Kingsglaive review

Kingsglaive: Final Fantasy XV is what you’d get if you took two hours of JRPG cutscenes and edited them into a movie: It’s oddly paced, confusing, and full of corny dialogue. It’s also surprisingly fun to watch.

When I say Kingsglaive is beautiful, what I really mean is gorgeous. This theatrical accompaniment to the FFXV game positively drips with mouthwatering detail. Every pristine office building and every tiny blade of grass are brought to life through a spectrum of vibrant colour, filtered through spectacular textural detail and excellent lighting and shadow effects. It’s so hyper-realistic there were times I actually forgot I was watching an animated movie.

The character designs shine equally bright. Every freckle, every droplet of sweat, every strand of perfectly gel-swept hair, and every silver boot buckle looks fantastic. The only time I remembered these characters weren’t real was when they hazily stared into the distance, their eyes devoid of emotion. Perhaps they were busy trying to puzzle out the movie’s overwritten plot.

The only thing preventing the over-inflated plot from escaping into the stratosphere is the solid voice work. I was nervous when Square Enix announced a parade of top-of-the-marquee names for the English dub, since on-camera actors tend to struggle in the voice booth. I was also worried that every time I heard Luna and Nyx converse, it would sound like Queen Cersei from Game of Thrones discussing politics with Jesse from Breaking Bad. It turns out I had nothing to worry about. Both actors breathe life into their respective roles by using the right combination of energy and emotion.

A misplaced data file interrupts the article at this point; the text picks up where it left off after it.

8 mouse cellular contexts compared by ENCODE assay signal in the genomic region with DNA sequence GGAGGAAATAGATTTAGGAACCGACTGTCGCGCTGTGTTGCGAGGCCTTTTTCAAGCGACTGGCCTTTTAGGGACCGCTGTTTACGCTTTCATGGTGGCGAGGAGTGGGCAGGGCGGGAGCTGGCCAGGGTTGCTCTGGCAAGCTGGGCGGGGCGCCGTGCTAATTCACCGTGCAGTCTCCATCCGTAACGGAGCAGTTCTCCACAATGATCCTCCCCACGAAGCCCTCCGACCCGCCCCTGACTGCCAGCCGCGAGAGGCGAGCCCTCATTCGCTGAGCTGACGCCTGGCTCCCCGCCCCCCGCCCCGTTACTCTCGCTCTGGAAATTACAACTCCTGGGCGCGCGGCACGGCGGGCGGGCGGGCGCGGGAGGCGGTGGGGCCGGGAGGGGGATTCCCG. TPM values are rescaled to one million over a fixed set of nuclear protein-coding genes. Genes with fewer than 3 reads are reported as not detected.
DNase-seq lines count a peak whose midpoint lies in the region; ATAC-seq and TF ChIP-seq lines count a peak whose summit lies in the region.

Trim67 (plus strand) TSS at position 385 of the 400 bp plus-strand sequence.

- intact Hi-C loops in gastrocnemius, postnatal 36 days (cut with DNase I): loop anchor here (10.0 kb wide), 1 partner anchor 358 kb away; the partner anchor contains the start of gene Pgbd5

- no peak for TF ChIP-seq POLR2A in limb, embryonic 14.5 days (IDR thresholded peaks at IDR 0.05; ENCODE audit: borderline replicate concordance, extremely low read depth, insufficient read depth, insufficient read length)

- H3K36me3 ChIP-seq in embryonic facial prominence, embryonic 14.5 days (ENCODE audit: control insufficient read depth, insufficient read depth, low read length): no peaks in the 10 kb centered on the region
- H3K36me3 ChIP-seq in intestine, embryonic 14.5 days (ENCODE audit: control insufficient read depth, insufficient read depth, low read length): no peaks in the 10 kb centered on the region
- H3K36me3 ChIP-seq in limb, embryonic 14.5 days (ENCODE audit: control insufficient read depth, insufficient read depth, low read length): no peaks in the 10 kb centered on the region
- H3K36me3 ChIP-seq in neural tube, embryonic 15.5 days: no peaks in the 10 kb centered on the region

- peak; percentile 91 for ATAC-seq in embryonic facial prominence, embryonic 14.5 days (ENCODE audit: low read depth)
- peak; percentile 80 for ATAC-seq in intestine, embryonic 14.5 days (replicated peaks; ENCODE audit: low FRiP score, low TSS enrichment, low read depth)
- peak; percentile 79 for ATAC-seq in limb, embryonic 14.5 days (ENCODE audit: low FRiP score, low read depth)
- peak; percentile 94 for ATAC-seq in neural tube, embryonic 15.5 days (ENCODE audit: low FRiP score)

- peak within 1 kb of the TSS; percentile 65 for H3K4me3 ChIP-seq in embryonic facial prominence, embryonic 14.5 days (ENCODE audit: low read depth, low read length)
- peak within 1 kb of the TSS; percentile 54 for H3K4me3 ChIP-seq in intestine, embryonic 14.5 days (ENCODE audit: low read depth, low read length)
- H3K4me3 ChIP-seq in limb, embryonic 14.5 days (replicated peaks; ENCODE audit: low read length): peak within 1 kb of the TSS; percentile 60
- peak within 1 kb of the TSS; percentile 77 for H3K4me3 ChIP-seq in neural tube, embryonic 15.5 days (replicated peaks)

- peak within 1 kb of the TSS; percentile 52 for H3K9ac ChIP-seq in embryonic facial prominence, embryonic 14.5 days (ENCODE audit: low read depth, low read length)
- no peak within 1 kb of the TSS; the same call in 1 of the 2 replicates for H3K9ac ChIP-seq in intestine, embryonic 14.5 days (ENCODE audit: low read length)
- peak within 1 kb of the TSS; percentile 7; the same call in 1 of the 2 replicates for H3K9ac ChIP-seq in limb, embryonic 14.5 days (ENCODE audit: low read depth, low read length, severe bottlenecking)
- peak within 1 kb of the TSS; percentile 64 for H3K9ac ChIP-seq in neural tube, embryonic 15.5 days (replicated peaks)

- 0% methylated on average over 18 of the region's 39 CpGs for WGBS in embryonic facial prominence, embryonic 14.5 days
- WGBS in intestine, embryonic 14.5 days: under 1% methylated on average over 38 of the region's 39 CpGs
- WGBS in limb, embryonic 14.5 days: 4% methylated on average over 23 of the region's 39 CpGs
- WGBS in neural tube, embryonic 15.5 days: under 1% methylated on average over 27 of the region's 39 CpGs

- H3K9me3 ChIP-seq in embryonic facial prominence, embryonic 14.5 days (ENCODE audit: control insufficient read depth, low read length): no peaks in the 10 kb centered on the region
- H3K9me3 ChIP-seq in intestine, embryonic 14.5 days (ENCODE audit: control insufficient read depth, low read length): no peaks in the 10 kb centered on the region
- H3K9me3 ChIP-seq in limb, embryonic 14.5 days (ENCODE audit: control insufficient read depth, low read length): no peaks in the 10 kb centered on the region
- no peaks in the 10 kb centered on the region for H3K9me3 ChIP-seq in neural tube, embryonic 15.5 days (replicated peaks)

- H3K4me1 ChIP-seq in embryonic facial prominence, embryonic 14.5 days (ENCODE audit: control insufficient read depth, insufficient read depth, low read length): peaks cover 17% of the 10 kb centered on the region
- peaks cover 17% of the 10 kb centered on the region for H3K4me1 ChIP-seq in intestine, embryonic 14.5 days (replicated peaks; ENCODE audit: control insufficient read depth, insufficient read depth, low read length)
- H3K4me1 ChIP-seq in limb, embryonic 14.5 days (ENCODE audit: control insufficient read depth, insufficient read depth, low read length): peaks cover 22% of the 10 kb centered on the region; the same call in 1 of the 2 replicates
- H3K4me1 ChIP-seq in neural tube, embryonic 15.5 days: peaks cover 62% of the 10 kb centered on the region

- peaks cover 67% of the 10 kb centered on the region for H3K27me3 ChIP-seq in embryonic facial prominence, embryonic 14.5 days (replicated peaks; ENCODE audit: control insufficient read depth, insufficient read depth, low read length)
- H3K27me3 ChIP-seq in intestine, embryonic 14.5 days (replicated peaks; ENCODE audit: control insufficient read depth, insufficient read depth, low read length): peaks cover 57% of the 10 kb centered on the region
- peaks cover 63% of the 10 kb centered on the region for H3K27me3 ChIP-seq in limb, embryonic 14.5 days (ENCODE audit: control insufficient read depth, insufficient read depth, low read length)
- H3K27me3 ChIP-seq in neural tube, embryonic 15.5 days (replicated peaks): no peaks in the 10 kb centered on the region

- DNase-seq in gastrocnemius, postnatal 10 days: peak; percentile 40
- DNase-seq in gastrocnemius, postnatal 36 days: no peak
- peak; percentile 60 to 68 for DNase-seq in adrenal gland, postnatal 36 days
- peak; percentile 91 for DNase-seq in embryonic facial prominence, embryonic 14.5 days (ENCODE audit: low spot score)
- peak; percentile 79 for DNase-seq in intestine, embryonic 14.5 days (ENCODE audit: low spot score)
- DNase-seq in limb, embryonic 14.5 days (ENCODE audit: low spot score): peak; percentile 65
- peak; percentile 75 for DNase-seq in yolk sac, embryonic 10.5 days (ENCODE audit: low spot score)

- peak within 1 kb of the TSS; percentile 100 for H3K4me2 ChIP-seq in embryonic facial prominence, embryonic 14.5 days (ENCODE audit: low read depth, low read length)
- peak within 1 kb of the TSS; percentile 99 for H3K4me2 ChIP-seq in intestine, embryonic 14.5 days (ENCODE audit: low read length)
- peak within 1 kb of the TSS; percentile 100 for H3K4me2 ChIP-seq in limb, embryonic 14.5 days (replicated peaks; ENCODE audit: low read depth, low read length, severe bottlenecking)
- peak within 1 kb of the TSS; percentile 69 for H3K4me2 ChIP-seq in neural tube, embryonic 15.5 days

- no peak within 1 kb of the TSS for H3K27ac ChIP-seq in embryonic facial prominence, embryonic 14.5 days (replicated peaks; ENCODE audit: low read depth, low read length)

Kingsglaive, an animated flick that runs around an hour and 45 minutes, is a direct prequel to Final Fantasy XV. It introduces the world and sets up many of the conflicts that will presumably be resolved when the game comes out in November.

The explosive, adrenaline-fueled action sequences that accompany Nyx and Luna everywhere they go are fun to watch, but the political intrigue woven between them is not. There are too many characters doing too much with too little explanation. I understand some of the ambiguity is meant to nudge the audience into playing the game so they can learn the whole story, but the byproduct is a movie that feels scrambled and unfocused.

As a standalone movie, Kingsglaive is kind of a mess. Most of the plot threads are left unresolved, evoking feelings of a TV season premiere rather than a fully realised story, and it’s never quite clear what people want or why the bad guys are attacking. But as an introduction to the lore of Final Fantasy XV, one that sets the stage for Noctis’s epic road trip and offers a cursory look at some of the characters that he may meet along the way, Kingsglaive is a lovely little film, one I’m glad Square produced. If you know you’re gonna play FFXV, you should watch it.


4 thoughts on “Kingsglaive review

  1. I sort of see where you’re coming from with the plot being slightly unfocused. But I forgive them in the spirit of it having been done deliberately since they expect people watching to have played, be playing or want to play the game.

    That being said, there’s been too much “deliberately left out” stuff in the whole of the FFXV universe. In fact, producers are still working on it all now.

    Oh, and you missed out Ned Stark as king Regis.

    Great review pal.

    Liked by 1 person

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